Beware of settling disputes through a variation to existing contracts
It is perhaps not surprising, in light of the complexities of public contracts, that disputes will arise with contractors and that settlement options will be explored to try to resolve such disputes and allow performance of the contract to continue.
However, a recent decision from the European Court serves as a reminder that where such a settlement results in an alteration to the original contract, this may result in a breach of the Procurement Regulations and be vulnerable to legal challenge.
All of those who are involved in public procurement should be very familiar with the provisions of Regulation 72 of the Public Contracts Regulations 2015 (and the equivalent provisions in the Utilities Contracts Regulations and Concessions Contracts Regulations) which set out the limited circumstances in which a contract can be materially modified during its term, without breaching the requirements of procurement law.
But in circumstances where a public body is dealing with a contract which is subject to dispute and perhaps part of the contract cannot be performed in accordance with the original intention, it will be tempting to seek to resolve the dispute – perhaps in part by making a change to the contract to ensure that performance can be completed. It might not then be so obvious whether the Regulations have been breached.
This was the position faced by the Centre for Emergency Communication of the National Police, Denmark ("CFB") who had awarded a contract to Terma A/S following a successful tender for the supply of a global communications system common to all emergency response services and for the maintenance of that system for several years. Subsequently difficulties arose in meeting delivery deadlines with both CFB and Terma disagreeing as to which of them was making it impossible for the contract to be performed as stipulated. The parties subsequently agreed a settlement of the dispute whereby the requirements of the contract were varied from one valued at approximately EUR 70m to one valued at approximately EUR 11.5m for the provision of a radio communications system for regional police forces only and with CFB acquiring two central server farms which were originally intended to be leased to CFB by Terma. The parties agreed to waive all rights arising from the original contract other than those resulting from the settlement.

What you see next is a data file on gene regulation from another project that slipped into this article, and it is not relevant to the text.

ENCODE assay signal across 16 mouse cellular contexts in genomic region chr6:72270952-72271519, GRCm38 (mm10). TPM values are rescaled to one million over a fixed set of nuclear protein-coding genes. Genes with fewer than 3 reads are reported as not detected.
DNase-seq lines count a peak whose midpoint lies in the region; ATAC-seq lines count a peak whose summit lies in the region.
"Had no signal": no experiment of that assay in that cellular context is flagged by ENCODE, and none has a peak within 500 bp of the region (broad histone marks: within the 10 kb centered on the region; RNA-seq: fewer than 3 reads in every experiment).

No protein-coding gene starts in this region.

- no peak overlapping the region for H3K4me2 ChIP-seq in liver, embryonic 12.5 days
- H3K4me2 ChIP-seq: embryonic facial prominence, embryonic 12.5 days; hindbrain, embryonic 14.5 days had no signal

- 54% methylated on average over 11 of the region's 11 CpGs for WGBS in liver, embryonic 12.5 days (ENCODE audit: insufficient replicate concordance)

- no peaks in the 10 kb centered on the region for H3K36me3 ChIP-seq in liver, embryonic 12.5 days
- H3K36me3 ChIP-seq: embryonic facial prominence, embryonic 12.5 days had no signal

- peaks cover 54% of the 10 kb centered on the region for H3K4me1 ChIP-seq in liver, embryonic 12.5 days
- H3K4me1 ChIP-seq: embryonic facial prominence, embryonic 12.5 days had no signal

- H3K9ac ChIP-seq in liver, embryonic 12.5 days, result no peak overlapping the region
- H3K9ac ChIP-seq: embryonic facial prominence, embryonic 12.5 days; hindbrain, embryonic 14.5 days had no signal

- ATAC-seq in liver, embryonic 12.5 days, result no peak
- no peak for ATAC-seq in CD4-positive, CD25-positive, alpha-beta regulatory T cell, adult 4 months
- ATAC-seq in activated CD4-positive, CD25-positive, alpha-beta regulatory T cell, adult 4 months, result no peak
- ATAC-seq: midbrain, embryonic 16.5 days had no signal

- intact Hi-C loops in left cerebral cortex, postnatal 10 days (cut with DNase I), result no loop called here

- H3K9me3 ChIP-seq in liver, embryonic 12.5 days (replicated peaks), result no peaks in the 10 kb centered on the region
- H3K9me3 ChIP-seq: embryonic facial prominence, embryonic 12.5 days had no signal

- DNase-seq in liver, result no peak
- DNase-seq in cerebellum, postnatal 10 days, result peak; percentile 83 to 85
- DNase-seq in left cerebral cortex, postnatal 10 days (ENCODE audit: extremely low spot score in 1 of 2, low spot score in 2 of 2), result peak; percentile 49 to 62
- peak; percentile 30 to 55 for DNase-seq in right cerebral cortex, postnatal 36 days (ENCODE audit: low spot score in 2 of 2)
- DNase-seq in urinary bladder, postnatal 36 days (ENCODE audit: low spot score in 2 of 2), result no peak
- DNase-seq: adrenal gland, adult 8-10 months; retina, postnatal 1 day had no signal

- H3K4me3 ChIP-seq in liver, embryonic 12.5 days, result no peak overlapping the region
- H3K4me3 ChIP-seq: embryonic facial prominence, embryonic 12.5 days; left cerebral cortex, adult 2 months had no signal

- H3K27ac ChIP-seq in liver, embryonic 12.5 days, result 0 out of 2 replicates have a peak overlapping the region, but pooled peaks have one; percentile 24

CFB published a voluntary ex ante transparency notice regarding the settlement agreement and a challenge was then brought by Finn Frogne A/S, which had not applied to tender for the original contract.
The matter was referred to the European Court which provided its judgment on 7 September.
The Court concluded that a material amendment to the contract cannot be made (unless specifically provided for within the Regulations – such as Regulation 72) without a new tendering procedure being initiated. This is the case even where the amendment is, objectively, a type of settlement agreement, with both parties agreeing to mutual waivers, designed to bring an end to a dispute.
It is worth noting that the problematic change in the Danish case was the significant reduction in the value and scope of the contract, not an increase in value, scope or duration. It is important for authorities to be alive to this point, both when settling disputes and when amending contracts "for convenience" under change control provisions.
What does this mean for public bodies?
Whilst it is always in the interests of parties to a dispute to reach a mutually agreeable settlement (indeed such an approach is encouraged by the Courts), in circumstances where a dispute arises over the performance of a contract awarded following a tender process, the scope for settlement may be significantly restricted where any such settlement would result in material changes to the contract.
Accordingly, public bodies should be very careful at how disputes are resolved and understand in advance what may or may not be possible through negotiation.
More generally, changes to public contracts may be permitted if the change control provisions are sufficiently clear and precise, anticipating the specific scope and nature of the possible changes and (preferably) the impact on price. This case highlights the increased importance now of carefully considering the change control clause on a case by case basis when drafting the original contract, rather than treating it a standard boilerplate clause.
Learn more on this topic by contacting Mark on: T: +44(0)117 915 4613, E: [email protected]